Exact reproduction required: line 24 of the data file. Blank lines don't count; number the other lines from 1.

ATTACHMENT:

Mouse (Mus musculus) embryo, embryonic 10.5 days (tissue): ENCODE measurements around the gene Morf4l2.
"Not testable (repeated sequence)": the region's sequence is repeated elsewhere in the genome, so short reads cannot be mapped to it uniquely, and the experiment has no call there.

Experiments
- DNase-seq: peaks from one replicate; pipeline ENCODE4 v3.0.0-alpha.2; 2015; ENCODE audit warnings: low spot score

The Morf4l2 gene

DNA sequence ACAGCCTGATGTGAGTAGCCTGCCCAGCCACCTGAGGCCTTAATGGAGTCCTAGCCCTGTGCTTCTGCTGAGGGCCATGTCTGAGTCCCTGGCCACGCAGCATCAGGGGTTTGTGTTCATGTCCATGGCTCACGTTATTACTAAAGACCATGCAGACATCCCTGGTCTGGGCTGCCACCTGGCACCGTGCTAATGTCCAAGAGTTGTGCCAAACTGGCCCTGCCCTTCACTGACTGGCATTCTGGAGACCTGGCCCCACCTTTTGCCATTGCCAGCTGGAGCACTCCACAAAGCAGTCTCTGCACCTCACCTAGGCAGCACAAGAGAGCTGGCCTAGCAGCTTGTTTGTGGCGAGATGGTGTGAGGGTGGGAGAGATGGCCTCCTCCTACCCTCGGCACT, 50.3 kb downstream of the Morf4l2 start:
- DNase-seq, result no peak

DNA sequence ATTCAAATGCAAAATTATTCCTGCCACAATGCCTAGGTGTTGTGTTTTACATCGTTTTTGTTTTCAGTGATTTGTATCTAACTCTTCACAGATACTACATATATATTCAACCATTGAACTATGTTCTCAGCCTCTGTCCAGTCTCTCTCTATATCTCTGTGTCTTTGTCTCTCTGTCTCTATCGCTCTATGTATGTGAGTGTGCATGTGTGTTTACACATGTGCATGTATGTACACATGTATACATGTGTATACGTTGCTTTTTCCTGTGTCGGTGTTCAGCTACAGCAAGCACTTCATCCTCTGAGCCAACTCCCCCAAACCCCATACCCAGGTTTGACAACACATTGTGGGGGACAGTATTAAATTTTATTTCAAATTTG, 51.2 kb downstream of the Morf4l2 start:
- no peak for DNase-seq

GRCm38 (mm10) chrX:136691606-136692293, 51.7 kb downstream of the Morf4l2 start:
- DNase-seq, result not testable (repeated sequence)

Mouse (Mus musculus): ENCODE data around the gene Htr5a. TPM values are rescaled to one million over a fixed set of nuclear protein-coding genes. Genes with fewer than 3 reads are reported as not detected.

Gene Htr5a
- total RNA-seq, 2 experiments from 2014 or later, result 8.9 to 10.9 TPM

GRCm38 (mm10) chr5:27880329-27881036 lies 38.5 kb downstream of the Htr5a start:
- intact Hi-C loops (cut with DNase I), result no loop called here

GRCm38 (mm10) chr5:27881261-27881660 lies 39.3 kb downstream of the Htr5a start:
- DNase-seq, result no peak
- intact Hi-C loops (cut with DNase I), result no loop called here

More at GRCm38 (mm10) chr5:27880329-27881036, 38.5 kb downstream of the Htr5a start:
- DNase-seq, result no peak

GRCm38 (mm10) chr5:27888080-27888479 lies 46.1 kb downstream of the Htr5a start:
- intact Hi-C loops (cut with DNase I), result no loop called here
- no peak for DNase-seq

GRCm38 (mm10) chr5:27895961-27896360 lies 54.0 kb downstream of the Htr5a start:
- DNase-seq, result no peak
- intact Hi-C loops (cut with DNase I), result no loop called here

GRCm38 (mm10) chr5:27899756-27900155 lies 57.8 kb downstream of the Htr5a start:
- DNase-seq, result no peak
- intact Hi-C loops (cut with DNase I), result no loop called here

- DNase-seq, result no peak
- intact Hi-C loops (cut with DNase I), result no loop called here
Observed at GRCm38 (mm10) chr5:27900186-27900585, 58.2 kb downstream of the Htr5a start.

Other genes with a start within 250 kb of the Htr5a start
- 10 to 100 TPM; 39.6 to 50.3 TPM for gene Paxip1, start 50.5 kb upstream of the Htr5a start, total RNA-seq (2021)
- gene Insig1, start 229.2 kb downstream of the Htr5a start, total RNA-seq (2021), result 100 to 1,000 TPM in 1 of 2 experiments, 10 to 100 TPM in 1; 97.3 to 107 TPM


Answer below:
- no peak for DNase-seq